There was exactly one person who made one comment on one item, and I’ll give you one guess as to who that person was. You’re right! Mr. Alan Ferdman came forward to comment on Item 10, which declared results of the landscape maintenance district vote. The voters overwhelmingly approved assessment changes and some modifications of various landscape maintenance district zones. Ferdman said that the City hadn’t made basic, critical information about the changes available such that people couldn’t really know what they were voting on. Unfortunately, this is one of those items that hasn’t captured sustained public interest, the kind that only traffic issues seem to be able to garner. Thus, Ferdman was more or less alone in his crusade tonight. The City Council responded to his concerns rather curtly, asking someone from City staff to talk with Ferdman after the meeting. And suddenly, we moved to Public Participation.
There were three speakers. Guy #1 said he thought it would be a good idea to do away with compact parking spaces to accommodate the bigger cars beloved by Claritans. Guy #2 said he had been bothered by an over-zealous code enforcement agent who was trying to get him to bring his front yard into line with some code that had remained unenforced for twenty years. He mentioned that the code enforcement agent told him he would need to green up his lawn, and when he mentioned that local water agencies recommended conserving water, the agent responded by saying that his agency had nothing to do with water districts (essentially instructing the property owner to water his grass more, conservation-be-damned). Guy #2 had an ambiguous accent and was old, which gave him instant credibility: could his story about oppressive code enforcement and being told to water despite supply restrictions be true? Finally, Guy #3 came forward to represent the community of Belcaro. He thanked the City for trying to help his neighborhood resolve the issue of too-big, too-ugly transmission towers that were erected near their homes by Southern California Edison. Since SoCal Edison proved unresponsive, he said that 43 residents would be filing a lawsuit against the company for damages.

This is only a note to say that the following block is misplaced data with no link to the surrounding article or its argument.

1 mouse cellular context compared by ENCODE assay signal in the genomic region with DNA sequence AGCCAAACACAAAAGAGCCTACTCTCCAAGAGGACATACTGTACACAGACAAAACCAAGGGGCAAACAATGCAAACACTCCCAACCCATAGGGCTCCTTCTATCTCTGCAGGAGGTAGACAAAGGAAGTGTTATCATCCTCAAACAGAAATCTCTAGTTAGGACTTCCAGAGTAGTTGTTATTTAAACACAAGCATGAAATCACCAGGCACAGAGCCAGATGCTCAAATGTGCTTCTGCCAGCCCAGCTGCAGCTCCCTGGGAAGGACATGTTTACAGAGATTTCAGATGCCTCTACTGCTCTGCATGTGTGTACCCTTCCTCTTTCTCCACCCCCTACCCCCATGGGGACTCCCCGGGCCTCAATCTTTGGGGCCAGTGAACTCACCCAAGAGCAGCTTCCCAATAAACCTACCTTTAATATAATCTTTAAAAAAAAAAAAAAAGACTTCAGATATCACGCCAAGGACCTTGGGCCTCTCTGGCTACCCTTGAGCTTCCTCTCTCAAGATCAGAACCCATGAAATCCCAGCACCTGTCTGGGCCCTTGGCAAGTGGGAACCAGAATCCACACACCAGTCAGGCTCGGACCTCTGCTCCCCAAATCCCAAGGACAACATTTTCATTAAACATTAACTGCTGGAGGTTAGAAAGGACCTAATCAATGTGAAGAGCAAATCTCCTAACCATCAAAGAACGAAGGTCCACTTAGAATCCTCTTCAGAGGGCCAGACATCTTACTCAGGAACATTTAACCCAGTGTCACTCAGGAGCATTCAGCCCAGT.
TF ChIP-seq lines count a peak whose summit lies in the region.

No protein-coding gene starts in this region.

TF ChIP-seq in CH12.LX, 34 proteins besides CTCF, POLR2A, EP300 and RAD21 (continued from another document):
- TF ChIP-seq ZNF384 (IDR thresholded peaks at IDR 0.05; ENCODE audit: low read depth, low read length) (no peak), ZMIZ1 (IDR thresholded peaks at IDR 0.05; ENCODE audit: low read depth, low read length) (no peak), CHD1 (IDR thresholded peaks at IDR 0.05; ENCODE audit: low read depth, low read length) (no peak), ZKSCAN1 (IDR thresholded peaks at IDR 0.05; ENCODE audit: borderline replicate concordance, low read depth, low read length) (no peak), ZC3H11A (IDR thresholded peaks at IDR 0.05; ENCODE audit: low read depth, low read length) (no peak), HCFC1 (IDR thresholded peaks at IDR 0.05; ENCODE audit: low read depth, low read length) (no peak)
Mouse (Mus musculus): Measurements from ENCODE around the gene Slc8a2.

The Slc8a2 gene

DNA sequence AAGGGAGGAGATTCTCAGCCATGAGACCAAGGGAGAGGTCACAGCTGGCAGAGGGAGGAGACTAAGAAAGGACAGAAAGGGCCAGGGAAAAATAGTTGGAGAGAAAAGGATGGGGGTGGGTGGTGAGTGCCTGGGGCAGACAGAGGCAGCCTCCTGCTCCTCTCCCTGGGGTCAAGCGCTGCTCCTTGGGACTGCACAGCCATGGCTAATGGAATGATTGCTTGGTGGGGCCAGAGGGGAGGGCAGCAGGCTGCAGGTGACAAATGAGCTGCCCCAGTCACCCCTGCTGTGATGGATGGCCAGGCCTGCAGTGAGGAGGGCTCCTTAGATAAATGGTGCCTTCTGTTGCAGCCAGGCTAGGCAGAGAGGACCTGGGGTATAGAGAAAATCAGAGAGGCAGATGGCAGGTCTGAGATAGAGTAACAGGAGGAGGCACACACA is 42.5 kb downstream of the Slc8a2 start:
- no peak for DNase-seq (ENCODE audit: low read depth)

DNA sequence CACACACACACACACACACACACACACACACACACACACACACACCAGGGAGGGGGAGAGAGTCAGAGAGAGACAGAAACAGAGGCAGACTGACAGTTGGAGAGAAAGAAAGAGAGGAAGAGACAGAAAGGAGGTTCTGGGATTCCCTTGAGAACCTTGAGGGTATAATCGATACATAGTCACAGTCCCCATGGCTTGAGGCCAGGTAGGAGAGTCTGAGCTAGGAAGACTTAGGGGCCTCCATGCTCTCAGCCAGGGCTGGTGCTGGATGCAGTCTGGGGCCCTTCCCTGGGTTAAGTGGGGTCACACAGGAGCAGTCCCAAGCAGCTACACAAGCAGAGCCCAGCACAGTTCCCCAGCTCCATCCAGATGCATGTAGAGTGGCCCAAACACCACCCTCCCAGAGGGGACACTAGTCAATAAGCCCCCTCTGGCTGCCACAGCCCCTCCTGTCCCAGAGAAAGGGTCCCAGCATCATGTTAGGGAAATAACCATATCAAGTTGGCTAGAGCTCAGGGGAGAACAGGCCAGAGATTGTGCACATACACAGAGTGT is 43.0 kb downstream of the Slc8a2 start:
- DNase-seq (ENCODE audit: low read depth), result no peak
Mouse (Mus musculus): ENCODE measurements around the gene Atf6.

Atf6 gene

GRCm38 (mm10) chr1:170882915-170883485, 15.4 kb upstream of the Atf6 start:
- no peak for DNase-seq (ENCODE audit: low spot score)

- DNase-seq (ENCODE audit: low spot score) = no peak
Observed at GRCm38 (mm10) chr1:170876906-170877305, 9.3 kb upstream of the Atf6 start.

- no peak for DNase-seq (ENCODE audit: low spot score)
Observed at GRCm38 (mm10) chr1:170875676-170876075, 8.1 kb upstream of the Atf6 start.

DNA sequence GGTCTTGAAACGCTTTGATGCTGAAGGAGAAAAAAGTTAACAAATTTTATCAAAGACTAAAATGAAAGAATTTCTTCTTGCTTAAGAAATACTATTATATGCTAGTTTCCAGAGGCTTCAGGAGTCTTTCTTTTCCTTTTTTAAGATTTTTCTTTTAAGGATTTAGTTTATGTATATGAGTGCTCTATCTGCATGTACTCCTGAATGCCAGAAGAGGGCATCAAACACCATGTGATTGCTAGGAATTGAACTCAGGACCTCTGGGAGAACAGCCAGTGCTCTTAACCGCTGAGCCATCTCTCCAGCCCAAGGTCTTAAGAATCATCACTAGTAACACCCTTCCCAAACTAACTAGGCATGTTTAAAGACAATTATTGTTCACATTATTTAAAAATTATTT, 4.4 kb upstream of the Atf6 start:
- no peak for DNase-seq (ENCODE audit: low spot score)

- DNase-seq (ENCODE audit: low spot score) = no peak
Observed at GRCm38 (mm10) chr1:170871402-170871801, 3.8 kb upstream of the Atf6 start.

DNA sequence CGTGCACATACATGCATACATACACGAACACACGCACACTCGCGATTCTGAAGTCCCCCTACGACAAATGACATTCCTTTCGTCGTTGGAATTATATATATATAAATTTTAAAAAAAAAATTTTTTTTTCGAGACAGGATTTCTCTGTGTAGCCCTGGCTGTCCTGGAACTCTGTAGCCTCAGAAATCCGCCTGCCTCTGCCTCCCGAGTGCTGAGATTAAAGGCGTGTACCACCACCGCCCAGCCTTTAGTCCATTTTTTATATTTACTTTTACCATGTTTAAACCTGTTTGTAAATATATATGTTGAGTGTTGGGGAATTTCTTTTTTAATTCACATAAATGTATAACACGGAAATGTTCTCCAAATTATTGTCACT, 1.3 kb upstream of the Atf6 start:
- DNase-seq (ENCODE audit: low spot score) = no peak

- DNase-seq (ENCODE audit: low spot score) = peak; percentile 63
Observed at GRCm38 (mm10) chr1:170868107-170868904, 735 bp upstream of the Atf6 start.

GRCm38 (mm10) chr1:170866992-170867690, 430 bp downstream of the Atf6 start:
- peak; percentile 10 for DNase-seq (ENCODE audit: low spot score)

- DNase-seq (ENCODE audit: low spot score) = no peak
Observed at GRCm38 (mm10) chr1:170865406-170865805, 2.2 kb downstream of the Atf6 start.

Despite my voluminous ramblings, tonight’s meeting was a quickie and ended at 6:49. All in all, I preferred my hour investment in Mad Men to that in this meeting.
 “Guy Walks Into an Advertising Agency”…but he doesn’t walk out! The best episode of the third season of a damn fine show.
Do you crave an agenda? You’re in luck.
J-to-the-Wilson has a rendering and links at SCVTalk
"Irony is one of the most abused words in the English language," said my 11th grade English teacher. "Serendipitous", "fitting", "coincidental", or "timely" might have been better choices in this case.
Here is Ferdman’s neglected Item 10.